When To Repot Your Plants

woman planting seedling in pot in flat

A commonly asked question that we get is, “How do I know when to re-pot my plant?” If you notice that the soil is drying out faster than usual, if water is pooling on top or around the edges of the soil, or the plant simply isn’t growing much, it may be time to re-pot. Take the plant out of the pot and gently break up the root ball. This will allow the roots to take in the most amount of nutrients from the new potting mix and fertilizer. If the plant was root bound, pick a larger pot 2-4 inches larger in diameter.

Repotting your plants is a great way to re-stimulate and give them a boost of nutrients and new room to grow.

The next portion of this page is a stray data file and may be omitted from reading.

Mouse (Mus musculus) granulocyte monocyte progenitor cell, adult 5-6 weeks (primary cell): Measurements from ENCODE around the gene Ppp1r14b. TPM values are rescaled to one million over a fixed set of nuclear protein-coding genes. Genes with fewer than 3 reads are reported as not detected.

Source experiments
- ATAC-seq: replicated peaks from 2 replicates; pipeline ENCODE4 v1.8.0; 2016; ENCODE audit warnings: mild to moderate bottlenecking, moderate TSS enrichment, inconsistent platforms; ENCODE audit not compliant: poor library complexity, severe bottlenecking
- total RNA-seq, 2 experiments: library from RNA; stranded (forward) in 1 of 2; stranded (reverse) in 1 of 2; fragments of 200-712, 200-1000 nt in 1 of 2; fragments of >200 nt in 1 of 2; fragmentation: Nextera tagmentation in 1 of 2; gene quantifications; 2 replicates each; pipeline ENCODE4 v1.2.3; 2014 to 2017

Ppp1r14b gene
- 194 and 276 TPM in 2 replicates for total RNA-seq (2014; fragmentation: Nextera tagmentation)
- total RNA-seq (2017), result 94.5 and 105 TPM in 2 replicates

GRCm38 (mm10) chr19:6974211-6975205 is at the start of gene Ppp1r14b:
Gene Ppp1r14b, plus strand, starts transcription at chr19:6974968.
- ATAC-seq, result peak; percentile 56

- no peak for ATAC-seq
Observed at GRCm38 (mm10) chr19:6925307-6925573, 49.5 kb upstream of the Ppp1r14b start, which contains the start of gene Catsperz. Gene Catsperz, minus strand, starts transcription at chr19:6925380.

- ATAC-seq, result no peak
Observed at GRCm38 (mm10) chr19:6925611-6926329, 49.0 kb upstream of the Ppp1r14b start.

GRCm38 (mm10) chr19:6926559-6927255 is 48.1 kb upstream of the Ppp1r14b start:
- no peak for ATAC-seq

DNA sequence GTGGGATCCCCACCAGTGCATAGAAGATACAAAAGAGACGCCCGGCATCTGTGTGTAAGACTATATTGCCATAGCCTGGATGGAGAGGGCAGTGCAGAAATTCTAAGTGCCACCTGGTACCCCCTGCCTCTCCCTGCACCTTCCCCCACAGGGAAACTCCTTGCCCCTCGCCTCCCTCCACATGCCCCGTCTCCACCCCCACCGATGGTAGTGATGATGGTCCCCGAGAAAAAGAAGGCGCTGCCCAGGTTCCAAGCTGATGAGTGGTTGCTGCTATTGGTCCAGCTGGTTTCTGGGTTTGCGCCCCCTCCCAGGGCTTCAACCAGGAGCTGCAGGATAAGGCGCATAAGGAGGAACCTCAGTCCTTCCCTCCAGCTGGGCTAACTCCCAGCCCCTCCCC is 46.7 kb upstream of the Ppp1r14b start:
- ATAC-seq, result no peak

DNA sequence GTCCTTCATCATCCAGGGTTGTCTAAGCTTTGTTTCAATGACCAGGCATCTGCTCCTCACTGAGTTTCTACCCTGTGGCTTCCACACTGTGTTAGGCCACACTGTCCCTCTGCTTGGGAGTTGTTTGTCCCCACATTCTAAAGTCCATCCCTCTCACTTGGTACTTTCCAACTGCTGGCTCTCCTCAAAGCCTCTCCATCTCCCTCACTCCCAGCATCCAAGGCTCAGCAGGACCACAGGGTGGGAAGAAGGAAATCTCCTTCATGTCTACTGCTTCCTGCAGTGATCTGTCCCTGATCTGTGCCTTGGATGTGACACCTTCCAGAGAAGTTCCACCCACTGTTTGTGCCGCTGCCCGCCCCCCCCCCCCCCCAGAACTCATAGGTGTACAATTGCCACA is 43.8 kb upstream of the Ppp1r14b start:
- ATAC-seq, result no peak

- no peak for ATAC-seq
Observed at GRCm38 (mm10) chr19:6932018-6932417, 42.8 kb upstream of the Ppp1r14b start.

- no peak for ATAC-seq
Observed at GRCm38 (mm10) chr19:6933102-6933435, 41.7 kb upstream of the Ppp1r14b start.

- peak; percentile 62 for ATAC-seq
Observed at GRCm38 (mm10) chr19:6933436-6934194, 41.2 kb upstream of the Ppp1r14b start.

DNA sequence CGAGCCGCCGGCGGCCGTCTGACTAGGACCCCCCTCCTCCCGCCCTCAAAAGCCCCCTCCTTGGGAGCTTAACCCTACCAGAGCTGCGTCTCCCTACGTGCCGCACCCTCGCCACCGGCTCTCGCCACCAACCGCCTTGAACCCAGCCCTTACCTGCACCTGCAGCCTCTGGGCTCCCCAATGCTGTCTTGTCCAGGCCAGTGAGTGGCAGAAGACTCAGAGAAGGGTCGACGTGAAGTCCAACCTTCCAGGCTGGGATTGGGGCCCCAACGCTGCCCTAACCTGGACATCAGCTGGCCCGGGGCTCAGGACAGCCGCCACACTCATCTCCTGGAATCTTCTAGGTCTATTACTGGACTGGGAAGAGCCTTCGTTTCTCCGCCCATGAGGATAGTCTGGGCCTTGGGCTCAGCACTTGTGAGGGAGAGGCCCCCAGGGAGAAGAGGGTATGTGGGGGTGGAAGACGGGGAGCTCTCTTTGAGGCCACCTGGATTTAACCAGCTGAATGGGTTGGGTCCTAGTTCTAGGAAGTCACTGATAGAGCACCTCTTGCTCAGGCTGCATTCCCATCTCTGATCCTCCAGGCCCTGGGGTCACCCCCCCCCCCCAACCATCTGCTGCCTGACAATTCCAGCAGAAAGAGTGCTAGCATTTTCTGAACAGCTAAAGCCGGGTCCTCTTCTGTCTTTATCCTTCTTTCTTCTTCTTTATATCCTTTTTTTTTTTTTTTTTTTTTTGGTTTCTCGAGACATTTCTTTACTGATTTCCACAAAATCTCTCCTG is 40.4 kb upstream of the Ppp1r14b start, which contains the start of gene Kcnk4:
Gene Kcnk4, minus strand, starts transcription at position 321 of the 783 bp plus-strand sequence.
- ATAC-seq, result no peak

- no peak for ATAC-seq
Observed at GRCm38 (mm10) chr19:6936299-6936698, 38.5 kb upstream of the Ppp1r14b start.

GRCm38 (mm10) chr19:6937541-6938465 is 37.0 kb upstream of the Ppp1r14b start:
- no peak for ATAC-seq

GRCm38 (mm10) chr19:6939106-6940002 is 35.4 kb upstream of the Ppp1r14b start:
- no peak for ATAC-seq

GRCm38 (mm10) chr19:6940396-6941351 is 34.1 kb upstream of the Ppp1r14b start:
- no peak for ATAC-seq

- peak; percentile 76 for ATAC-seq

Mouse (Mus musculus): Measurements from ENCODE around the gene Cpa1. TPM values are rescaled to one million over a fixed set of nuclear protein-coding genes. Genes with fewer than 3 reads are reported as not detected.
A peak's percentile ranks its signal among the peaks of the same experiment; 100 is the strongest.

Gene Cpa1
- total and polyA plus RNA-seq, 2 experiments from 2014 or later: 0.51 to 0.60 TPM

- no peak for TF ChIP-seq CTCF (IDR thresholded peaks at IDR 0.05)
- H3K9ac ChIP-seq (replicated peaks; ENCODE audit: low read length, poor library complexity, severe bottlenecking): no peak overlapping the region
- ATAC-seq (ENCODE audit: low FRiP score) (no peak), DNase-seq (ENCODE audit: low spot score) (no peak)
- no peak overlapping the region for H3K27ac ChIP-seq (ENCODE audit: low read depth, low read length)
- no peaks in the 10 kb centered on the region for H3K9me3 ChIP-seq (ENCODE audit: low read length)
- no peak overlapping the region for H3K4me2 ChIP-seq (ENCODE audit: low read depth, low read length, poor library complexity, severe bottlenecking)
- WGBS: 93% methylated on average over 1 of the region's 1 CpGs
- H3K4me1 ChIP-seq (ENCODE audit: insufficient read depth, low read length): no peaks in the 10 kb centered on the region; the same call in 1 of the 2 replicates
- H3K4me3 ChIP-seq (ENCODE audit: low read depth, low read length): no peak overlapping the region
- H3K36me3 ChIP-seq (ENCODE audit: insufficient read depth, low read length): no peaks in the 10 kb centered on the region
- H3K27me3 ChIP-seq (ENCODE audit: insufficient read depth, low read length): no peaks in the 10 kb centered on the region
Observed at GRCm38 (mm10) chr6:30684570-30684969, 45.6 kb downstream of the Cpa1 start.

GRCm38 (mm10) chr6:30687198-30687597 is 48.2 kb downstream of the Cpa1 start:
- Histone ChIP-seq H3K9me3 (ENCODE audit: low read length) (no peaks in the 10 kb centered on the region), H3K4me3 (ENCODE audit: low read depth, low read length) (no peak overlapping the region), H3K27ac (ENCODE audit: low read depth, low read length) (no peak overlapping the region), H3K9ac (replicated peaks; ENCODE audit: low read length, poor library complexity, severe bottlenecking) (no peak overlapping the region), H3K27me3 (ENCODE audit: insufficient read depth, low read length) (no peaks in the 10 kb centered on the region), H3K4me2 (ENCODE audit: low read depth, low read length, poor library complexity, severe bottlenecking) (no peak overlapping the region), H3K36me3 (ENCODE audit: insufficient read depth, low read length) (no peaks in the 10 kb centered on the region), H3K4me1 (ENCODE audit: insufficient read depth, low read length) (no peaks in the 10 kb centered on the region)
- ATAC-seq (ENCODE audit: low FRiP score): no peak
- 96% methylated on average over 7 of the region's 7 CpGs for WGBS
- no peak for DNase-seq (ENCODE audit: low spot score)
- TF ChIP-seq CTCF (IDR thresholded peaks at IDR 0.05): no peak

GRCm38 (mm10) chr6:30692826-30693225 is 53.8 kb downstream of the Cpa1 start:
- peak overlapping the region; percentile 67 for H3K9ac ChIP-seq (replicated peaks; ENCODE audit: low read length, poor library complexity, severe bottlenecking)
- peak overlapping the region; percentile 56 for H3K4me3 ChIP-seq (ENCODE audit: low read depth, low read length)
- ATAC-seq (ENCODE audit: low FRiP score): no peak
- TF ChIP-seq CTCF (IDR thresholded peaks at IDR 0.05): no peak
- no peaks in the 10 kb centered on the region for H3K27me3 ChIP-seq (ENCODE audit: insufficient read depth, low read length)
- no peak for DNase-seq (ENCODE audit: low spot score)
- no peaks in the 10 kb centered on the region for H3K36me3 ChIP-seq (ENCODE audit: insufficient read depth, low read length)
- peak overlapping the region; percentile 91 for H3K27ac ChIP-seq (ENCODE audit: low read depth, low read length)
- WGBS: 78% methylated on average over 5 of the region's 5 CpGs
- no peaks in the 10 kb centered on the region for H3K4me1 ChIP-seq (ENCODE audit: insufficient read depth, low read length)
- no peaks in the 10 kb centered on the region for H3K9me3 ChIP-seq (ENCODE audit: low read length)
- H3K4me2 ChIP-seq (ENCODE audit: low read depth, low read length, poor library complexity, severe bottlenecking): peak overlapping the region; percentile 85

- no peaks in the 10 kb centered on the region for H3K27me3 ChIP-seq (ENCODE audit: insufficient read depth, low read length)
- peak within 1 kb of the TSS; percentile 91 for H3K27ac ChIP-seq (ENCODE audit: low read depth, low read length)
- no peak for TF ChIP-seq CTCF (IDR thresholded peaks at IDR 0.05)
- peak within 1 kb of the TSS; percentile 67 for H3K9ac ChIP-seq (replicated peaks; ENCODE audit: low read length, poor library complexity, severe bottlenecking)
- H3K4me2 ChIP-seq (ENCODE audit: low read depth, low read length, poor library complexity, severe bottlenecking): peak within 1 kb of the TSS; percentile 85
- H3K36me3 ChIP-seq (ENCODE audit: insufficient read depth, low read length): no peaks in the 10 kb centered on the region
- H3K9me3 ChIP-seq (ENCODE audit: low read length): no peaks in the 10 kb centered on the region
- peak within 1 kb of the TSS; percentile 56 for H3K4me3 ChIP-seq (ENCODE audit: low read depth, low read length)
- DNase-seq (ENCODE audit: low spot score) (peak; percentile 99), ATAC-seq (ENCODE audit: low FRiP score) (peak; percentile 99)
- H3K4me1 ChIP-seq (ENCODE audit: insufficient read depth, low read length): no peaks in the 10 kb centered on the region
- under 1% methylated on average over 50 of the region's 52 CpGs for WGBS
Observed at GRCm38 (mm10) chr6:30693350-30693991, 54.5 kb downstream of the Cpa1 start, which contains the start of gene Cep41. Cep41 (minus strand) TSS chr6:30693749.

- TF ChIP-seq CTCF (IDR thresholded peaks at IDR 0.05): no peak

Here are some additional things to note: It’s best to do this in the spring. This way, the plant will have the entire growing season to allow the roots to grow into the new soil. If you notice your plant wilting a few days after re-potting, know that this is very common. It is likely due to damage caused to the roots while re-potting. Of course if the plant is root bound, it will ultimately benefit from being loosened up and placed in a bigger pot. However, certain plants are more sensitive and prefer not to have their roots disturbed too much (namely Alocasia and Calathea).

Careful not to re-pot too often. This could stress the plant unnecessarily and cause wilting or browning leaves. Some plants can go a year and a half or more without being re-potted. The roots of a re-potted plant don’t function very well for at least a few days. Their ability to absorb the water around them is decreased. Therefore, watering deeply after re-potting increases the likelihood of rotting because these roots will be sitting in soggy soil. We recommend watering a few days before re-potting. Happy planting!